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Rockies 2014 minor league review: Short Season A outfielder Drew Weeks says he 'can face any pitcher'

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A couple of late-round 2014 draft picks headlined the Dust Devils' lineup this past season.

Kim Klement-USA TODAY Sports

Typically one of the most difficult parks to reach base and hit for power in the Northwest league, Tri-City featured two late-round draft picks who overcame the handicap to kickoff their rookie campaigns. Much of the team struggled in the short-season league of the Pacific Northwest, as the Dust Devils were not only one of the oldest teams in the league, but also finished in the lower ranks of the league in hitting overall.

2014 Draft

Drew Weeks: .281/.343/.415, 2 HR, 9 SB, 113 wRC+

Outfield, 7th Rd 2014 Draft

Expected to be gone by the seventh round, the Rockies were lucky to end up with the nation's leading college hitter in the 2014 draft. The junior out of North Florida led college baseball with a .430 average and kept hitting as he turned pro for Colorado.

The 21-year-old was a finalist for the Gregg Olson award, given to the breakout college player of the year, and he's not lacking in confidence. In an interview with Minor League Ball reporter Jessica Quiroli on her blog High Heels on the Field, Weeks revealed his mindset before suiting up to play for Tri-City.

"Someone told me I was leading all college players in average, even though I wasn't paying attention to my numbers. That did give me confidence at the plate. Not to sound cocky, but I just thought if I'm hitting better than anyone, then I can face any pitcher. It just gave me a huge boost."

Showing his versatility, Weeks played all three outfield positions this season, but was primarily stationed in left field. The outfielder displayed good gap ability and was one of the league leaders in triples with four in 56 games. Weeks did a good job limiting strikeouts, keeping his K-rate under 20%, while maintaining a solid walk rate.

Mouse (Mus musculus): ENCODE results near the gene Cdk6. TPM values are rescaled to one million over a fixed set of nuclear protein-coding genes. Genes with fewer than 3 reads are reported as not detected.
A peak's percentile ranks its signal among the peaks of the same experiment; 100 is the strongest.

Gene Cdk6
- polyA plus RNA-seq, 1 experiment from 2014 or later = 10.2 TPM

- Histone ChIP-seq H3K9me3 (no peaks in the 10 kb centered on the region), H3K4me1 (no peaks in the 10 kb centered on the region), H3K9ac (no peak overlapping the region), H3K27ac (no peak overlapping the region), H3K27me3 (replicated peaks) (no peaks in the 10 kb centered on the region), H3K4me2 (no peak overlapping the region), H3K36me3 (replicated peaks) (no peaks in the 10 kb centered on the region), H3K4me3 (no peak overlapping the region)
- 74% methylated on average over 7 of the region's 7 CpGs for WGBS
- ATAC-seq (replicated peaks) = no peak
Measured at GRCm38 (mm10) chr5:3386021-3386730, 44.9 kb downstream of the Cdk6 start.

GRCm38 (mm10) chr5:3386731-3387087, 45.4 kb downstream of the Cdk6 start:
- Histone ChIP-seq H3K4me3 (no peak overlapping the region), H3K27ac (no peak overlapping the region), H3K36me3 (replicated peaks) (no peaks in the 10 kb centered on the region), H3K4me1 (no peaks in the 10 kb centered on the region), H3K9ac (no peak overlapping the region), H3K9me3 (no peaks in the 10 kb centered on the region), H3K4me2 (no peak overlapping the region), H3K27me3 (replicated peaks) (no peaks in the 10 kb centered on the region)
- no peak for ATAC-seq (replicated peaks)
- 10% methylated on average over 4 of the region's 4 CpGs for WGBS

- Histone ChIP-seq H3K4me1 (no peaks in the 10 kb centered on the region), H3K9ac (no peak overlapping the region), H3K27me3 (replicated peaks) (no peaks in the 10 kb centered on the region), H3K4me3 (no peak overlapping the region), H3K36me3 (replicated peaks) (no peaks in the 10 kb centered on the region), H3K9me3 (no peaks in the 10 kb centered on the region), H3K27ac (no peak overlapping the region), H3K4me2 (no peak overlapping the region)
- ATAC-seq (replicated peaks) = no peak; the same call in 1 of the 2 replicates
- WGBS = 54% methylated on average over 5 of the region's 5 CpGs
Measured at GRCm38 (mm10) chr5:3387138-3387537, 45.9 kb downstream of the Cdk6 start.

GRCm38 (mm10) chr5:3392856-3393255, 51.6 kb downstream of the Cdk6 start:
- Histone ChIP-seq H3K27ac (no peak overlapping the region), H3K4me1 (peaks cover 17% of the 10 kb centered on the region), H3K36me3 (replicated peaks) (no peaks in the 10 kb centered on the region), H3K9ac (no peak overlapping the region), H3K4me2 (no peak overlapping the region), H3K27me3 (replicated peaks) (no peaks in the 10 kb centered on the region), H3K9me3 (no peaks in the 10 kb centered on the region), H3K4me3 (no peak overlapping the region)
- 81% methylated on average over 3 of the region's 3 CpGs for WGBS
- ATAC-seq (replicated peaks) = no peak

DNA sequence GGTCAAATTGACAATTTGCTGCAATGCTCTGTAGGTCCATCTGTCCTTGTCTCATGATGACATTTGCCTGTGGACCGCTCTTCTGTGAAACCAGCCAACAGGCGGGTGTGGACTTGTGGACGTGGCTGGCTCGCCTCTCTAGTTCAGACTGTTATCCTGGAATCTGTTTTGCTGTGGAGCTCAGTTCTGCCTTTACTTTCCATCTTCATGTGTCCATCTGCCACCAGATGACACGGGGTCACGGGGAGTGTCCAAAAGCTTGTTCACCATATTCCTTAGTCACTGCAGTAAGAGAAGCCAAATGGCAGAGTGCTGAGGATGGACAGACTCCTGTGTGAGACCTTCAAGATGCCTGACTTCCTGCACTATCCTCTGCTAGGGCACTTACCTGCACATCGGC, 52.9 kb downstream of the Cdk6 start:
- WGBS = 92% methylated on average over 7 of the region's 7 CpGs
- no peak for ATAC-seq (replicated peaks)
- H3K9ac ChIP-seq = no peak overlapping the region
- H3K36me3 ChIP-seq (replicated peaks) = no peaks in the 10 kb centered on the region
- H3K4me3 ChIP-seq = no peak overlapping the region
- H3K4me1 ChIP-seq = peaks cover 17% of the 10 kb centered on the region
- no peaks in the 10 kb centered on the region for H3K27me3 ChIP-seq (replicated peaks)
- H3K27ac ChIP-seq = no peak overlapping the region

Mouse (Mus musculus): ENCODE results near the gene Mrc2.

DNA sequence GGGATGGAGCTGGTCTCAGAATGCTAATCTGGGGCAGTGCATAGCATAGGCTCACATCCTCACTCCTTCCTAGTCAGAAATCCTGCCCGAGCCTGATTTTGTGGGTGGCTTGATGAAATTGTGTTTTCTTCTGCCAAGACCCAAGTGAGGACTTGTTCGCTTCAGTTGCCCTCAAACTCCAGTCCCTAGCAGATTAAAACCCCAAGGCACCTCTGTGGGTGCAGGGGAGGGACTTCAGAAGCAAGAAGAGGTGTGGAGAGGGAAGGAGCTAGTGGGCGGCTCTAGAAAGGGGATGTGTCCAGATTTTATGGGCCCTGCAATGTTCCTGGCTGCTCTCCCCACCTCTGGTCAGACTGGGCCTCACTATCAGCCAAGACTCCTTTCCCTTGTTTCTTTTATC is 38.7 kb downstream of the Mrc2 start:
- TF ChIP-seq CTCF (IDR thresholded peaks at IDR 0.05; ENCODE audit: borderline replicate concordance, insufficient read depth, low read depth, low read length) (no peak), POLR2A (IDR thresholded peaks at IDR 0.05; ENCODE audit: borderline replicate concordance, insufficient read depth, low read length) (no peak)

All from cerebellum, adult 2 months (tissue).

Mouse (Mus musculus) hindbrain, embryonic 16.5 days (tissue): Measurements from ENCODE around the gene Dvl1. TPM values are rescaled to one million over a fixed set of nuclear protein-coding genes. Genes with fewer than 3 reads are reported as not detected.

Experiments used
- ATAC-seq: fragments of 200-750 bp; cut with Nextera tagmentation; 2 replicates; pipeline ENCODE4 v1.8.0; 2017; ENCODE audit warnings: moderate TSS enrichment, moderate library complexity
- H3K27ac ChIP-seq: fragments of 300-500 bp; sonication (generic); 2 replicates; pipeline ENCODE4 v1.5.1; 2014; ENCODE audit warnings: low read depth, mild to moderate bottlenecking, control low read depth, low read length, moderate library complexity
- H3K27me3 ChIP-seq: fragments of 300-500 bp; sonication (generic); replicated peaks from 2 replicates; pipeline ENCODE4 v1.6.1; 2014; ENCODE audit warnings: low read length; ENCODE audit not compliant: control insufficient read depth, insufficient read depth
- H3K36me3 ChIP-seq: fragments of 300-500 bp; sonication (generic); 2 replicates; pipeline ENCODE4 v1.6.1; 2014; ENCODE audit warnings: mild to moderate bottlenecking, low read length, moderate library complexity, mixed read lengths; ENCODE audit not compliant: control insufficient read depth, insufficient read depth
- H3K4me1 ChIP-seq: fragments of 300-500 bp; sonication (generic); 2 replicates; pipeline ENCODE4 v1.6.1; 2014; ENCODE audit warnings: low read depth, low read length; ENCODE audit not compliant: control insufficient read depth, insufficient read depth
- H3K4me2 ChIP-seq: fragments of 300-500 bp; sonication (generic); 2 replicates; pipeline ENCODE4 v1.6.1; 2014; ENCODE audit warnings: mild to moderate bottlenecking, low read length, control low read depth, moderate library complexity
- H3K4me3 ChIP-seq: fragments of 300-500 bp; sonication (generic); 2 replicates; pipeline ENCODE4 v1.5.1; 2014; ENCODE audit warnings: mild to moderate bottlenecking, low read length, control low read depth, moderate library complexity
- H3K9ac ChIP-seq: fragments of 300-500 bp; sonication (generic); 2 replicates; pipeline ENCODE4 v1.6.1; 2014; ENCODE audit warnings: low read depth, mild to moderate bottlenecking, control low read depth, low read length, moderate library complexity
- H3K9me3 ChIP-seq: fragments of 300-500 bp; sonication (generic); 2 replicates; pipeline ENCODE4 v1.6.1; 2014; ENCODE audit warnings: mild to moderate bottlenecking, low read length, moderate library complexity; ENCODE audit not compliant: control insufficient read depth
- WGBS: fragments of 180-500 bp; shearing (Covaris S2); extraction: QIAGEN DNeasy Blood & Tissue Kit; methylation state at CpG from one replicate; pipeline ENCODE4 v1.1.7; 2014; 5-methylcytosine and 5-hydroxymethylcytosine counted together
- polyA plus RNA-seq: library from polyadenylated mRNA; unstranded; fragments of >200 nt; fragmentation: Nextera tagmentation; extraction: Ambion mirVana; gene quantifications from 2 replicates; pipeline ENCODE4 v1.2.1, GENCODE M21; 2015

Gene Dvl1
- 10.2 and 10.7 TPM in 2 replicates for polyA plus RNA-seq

Shane Hoelscher: .332/.427/.466, 2 HR, 11 SB, 154 wRC+

Third base, 17th Rd 2014 Draft

Usually guys drafted this low aren't expected to perform well, Shane Hoelscher begs to differ with that approach however. The third  baseman finished the year as one of the leaders in nearly every major offensive category in the Northwest league with an impressive .332 average and 16 doubles.

Relying on an approach that emphasized patience, the right-handed hitter excelled at drawing walks while limiting his whiffs. Hoelscher is going to make it a crowded infield for Asheville next year as the teenagers Kevin Padlo and Luis Castro have demonstrated they're ready to move up. It's possible the 22-year-old may have to repeat short-season ball in Boise next season, but he could also jump a level to Modesto, where he would team with Ryan McMahon at the hot corner.

International prospects

Miguel Dilone - .225/.319/.342, 3 HR, 5 SB, 89 wRC+

Infielder, International free agent 2011

His season line doesn't necessarily deserve to make this list, but Miguel had one amazing night in August that does. On August 18th, Dilone was part of a 21-12 romp over Spokane, a night in which he launched two home runs and was responsible for eight RBI while going 3-for-4. Son of a former major leaguer, Dilone is versatile, appearing at five different positions in his minor league career.

A 6-foot-2, 174 pound left-handed hitter, Miguel has decent size and has excelled at previous stops in Grand Junction and the Dominican league with an OPS above .800 at both locations. Miguel struggles with strikeouts, which resulted in his lowest career batting average. His patience resulted in an on base percentage nearly 100 points higher than his average.

Wilson Soriano - .385/.407/.538, 0 HR, 6 SB, 163 wRC+

Outfielder, International free agent 2008

Wilson Soriano finished his season in Tri-City, playing in just 14 games there after being bounced around several levels throughout the year. Perhaps the best defensive outfielder in the Rockies system, Soriano appeared in every outfield position for the Dust Devils -- and every position except pitcher, catcher and first base throughout the entire minor league season.

Undersized at 5'9, 140 pounds, Soriano will be nearing the end of his contract after 2015 and may be looking for a new club next season. The outfielder excelled in his time as a Dust Devil, batting close to .400 while posting a .946 OPS.